Sunday marked three decades since former president FW de Klerk announced the unbanning of the ANC, SA Communist Party, Pan Africanist Congress and other political parties. This announcement led to the release of Nelson Mandela a few days later and the start of the journey towards the creation of a democratic society built on the active participation of all in the life of the country. For the first time in centuries, negotiations would lead to the incorporation of African people in the nation’s public life.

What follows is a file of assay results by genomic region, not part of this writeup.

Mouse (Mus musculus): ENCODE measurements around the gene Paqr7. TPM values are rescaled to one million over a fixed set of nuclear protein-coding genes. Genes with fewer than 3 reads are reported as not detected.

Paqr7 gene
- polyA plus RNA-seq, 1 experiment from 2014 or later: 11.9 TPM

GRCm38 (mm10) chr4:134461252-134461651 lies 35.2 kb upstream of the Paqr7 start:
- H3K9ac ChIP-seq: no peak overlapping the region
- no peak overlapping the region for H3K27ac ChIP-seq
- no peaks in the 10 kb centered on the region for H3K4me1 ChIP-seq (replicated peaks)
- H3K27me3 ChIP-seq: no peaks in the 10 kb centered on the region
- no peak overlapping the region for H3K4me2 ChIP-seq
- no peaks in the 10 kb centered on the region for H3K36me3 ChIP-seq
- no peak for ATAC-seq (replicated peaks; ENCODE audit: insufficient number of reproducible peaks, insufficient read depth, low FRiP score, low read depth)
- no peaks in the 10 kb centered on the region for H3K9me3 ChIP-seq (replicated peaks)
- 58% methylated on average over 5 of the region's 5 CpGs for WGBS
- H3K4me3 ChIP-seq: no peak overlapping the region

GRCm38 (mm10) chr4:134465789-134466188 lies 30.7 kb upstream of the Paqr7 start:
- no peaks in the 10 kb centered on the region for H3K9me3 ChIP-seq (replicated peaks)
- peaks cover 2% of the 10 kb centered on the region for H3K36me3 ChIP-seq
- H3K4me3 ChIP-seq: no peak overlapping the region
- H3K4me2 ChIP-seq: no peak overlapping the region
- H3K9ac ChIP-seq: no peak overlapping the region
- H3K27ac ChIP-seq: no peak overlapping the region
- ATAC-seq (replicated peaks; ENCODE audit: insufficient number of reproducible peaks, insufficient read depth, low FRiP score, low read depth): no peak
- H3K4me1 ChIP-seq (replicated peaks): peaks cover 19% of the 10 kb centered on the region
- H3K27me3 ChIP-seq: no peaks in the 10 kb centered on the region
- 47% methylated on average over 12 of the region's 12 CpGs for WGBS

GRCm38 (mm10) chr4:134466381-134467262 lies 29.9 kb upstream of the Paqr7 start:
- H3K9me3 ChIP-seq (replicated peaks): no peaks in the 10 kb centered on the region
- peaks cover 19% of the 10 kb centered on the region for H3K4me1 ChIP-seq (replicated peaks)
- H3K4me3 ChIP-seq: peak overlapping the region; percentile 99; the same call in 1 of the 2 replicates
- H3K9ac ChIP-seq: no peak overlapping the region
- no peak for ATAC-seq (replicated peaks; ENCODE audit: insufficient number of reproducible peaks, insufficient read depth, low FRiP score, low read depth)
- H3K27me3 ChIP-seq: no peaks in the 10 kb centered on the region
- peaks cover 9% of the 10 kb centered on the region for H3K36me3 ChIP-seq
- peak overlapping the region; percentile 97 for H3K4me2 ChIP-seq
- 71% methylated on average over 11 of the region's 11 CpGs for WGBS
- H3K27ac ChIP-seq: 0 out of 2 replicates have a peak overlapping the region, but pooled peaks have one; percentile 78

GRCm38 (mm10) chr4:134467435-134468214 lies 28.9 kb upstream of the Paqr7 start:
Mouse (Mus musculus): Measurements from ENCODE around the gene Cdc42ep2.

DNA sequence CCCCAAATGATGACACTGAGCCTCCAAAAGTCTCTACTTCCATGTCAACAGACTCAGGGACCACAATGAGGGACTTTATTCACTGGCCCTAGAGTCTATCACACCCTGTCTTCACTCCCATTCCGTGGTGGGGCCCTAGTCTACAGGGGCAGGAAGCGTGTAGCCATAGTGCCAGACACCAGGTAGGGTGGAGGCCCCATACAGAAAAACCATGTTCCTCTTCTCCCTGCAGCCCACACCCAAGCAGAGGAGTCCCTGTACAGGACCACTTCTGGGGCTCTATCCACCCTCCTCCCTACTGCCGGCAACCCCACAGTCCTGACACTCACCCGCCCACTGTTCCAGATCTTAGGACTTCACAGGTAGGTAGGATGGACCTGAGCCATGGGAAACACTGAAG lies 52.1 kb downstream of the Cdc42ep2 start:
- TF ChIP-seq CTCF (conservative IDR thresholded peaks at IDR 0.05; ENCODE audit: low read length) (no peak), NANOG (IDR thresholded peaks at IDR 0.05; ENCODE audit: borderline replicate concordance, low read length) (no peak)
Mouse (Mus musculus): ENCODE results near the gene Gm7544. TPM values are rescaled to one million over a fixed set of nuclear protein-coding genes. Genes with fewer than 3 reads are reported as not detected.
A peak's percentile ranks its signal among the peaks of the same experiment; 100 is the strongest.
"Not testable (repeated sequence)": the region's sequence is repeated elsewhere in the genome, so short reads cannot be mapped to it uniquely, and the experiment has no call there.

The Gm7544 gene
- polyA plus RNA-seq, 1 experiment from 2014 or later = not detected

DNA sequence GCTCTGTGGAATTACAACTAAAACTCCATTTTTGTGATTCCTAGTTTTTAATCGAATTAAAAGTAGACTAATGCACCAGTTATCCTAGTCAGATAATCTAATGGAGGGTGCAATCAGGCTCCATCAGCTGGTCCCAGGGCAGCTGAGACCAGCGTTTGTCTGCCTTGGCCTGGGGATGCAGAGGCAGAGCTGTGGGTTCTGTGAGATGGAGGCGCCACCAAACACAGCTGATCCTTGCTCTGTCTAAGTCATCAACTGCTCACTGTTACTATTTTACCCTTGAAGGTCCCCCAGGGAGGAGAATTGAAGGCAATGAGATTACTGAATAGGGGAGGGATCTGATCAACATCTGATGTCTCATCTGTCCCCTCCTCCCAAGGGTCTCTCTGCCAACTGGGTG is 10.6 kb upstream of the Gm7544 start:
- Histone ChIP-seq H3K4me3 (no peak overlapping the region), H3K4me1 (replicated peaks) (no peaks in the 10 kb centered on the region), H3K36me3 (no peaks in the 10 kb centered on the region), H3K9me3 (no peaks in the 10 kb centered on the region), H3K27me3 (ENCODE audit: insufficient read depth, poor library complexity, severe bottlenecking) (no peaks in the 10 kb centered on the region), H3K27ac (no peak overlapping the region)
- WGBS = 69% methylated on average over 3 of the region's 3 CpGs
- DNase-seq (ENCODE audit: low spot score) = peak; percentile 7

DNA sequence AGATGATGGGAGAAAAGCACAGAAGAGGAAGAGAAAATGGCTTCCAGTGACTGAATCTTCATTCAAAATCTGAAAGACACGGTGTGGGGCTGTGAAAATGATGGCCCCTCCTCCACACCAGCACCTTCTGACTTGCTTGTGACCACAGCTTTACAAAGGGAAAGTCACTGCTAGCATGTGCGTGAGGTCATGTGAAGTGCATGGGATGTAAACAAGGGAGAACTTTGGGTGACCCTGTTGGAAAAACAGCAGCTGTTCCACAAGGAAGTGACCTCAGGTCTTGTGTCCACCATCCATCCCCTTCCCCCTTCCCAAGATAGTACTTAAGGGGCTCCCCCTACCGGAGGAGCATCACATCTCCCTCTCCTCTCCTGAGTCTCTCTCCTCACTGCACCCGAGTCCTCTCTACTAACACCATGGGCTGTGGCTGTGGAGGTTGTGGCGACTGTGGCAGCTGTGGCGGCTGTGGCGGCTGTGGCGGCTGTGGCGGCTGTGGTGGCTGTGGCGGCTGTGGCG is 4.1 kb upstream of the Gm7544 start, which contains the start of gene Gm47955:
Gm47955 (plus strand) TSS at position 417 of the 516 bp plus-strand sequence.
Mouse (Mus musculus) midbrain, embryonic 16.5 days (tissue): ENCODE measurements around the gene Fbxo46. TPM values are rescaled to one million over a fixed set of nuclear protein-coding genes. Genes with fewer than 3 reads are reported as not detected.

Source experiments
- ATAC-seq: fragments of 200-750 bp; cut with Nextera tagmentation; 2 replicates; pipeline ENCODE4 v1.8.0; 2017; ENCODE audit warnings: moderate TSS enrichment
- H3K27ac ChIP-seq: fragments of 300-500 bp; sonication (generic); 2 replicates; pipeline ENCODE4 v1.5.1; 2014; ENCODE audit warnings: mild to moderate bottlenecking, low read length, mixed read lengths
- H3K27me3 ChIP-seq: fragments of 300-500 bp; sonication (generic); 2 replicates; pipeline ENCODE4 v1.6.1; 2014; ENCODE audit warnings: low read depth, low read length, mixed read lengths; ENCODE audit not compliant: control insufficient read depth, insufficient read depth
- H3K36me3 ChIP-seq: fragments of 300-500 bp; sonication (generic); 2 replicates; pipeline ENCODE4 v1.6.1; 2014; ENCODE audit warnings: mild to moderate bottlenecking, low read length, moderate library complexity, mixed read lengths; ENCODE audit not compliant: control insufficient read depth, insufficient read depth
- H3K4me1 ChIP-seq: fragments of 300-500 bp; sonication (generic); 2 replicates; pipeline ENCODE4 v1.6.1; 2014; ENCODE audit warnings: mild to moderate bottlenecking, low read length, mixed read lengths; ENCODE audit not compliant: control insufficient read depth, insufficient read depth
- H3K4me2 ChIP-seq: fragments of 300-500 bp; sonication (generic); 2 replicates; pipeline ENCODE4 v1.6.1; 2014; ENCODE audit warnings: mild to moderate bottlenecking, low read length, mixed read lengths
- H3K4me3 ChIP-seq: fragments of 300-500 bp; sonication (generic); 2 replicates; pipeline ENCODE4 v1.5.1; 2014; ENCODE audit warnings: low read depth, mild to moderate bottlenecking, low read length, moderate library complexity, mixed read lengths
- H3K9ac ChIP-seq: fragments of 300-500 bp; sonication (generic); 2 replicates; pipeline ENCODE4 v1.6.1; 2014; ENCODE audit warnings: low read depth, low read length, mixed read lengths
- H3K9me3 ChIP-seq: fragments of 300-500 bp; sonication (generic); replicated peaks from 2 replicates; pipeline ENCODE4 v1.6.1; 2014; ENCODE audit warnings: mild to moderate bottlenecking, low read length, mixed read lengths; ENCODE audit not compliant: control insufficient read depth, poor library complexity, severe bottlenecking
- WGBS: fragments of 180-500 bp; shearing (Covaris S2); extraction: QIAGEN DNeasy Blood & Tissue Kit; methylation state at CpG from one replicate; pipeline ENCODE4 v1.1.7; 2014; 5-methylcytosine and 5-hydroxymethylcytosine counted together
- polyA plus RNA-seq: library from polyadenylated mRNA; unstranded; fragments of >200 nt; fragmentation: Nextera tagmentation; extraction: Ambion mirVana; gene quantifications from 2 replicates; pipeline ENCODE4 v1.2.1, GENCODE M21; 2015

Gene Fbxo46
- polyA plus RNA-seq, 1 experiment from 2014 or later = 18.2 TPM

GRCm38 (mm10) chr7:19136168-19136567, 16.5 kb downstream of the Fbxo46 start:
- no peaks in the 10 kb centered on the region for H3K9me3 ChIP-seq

This did not happen at the end of the War of the Axe in 1847, Isandlwana in 1879 or the Anglo-Boer War in 1902. It did not happen after Sharpeville in 1960 nor in 1983 during the initiation of the tricameral parliament. It was, in many ways, an unavoidable but significant step for the white minority. Unfortunately, for all the elite pacting that ensured a relatively peaceful passage of power (not the armed seizure articulated in liberation movement strategy documents), much ...

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